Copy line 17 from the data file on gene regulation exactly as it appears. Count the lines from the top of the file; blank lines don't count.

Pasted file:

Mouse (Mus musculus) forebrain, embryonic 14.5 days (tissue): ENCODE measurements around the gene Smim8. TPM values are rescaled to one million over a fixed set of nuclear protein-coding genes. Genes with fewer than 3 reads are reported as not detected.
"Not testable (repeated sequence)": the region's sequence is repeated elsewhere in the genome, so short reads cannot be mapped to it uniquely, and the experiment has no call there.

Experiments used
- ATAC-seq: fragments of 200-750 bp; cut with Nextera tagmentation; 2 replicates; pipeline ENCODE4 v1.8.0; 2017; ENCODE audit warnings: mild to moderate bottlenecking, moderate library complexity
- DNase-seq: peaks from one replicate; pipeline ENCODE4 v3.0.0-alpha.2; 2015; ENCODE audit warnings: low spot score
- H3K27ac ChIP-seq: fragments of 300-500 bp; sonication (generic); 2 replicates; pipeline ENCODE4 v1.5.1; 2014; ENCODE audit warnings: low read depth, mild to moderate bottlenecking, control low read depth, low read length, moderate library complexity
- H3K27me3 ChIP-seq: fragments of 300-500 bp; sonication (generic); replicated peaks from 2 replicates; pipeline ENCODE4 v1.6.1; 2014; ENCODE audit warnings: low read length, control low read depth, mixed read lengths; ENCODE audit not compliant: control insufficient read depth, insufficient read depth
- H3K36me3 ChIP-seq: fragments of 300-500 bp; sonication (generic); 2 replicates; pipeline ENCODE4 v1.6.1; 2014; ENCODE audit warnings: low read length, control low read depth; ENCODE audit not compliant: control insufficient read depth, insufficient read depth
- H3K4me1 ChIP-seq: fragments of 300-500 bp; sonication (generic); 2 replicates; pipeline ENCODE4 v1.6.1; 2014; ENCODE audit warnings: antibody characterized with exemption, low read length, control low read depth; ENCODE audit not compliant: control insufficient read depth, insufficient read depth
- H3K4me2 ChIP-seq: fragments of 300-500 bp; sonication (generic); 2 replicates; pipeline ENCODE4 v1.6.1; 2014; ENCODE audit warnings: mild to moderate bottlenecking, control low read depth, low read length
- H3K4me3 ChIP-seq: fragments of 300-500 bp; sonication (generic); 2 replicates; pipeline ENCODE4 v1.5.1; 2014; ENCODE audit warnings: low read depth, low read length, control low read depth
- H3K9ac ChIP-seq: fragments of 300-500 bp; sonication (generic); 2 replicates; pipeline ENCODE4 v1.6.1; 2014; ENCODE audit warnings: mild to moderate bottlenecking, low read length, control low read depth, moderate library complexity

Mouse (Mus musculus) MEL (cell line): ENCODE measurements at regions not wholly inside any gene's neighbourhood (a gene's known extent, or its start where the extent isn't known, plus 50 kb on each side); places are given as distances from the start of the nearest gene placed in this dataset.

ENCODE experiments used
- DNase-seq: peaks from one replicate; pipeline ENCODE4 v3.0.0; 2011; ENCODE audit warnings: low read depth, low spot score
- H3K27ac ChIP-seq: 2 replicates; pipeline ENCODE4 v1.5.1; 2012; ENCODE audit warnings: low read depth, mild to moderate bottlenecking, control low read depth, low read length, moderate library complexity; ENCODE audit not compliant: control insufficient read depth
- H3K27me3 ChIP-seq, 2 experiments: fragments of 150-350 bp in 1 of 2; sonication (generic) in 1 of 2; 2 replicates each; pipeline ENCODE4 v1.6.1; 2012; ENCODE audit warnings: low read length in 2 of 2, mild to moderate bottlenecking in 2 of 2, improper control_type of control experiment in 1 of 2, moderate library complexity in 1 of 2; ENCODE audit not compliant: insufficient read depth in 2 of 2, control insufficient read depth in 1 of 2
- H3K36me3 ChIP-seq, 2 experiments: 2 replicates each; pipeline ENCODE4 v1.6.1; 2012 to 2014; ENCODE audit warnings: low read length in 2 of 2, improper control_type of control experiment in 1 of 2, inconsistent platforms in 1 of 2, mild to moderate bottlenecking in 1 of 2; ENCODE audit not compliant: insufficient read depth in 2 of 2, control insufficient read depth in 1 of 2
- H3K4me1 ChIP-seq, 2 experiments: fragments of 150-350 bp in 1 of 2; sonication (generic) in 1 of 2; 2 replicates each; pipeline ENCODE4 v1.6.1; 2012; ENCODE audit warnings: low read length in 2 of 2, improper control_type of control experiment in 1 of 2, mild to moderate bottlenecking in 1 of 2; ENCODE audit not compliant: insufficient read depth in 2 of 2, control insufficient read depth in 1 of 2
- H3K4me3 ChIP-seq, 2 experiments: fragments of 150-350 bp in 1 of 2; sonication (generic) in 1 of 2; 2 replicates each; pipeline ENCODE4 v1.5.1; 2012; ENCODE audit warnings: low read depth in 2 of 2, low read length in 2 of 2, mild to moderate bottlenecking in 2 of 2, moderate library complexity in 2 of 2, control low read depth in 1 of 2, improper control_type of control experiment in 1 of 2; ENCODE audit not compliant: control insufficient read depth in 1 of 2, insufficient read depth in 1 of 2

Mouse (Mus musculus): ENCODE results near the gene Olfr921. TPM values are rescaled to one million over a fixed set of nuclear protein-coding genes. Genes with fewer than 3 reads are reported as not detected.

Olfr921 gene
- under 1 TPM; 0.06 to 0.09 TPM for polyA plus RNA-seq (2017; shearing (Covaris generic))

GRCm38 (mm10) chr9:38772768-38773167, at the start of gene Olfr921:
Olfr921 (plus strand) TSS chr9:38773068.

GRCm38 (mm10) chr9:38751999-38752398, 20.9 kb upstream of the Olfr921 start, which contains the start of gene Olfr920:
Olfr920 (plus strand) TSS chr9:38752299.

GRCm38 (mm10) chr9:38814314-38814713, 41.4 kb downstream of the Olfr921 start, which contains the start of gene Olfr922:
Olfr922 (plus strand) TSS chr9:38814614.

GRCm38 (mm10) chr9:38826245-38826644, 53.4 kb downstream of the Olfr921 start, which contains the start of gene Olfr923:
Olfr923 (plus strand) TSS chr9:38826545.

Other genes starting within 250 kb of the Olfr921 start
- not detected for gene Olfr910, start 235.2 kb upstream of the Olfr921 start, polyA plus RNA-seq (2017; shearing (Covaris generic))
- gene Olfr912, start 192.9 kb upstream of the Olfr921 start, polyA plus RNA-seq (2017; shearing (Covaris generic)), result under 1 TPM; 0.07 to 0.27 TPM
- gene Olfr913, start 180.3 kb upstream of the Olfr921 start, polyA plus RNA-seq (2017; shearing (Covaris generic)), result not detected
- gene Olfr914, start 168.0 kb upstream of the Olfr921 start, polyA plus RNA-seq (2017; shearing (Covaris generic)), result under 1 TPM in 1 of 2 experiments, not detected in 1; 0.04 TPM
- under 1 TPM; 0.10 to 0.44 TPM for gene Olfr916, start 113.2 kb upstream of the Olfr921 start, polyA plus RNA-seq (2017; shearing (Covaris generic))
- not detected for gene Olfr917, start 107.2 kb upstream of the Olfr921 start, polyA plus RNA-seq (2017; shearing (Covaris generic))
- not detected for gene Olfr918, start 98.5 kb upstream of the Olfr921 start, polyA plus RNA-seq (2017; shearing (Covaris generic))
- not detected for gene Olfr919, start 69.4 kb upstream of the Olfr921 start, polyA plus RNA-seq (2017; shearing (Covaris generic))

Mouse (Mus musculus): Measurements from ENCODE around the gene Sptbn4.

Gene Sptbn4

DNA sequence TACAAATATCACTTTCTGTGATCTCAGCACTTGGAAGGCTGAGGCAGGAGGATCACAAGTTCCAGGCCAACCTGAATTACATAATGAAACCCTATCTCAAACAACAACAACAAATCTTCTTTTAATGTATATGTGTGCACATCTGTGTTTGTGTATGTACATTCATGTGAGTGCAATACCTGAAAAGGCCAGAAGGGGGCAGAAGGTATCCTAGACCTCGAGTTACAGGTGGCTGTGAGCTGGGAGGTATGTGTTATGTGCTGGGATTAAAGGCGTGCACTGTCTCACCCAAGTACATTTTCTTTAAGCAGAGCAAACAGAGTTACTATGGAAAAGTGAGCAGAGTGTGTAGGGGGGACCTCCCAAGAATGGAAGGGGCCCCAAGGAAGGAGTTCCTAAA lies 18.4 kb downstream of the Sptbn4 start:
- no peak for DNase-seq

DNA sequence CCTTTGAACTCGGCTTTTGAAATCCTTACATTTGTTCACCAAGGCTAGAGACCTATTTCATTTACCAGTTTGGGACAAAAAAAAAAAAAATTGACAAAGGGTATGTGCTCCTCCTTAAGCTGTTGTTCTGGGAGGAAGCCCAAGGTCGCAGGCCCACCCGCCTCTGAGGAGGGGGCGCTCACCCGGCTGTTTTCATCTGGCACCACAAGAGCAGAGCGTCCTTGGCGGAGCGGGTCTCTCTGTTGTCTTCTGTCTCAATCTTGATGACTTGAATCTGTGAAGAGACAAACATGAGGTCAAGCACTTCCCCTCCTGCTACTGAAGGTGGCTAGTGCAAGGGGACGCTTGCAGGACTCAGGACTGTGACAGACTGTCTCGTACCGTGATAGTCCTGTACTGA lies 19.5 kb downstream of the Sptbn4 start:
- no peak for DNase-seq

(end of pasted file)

- H3K27me3 ChIP-seq, 2 experiments: fragments of 150-350 bp in 1 of 2; sonication (generic) in 1 of 2; 2 replicates each; pipeline ENCODE4 v1.6.1; 2012; ENCODE audit warnings: low read length in 2 of 2, mild to moderate bottlenecking in 2 of 2, improper control_type of control experiment in 1 of 2, moderate library complexity in 1 of 2; ENCODE audit not compliant: insufficient read depth in 2 of 2, control insufficient read depth in 1 of 2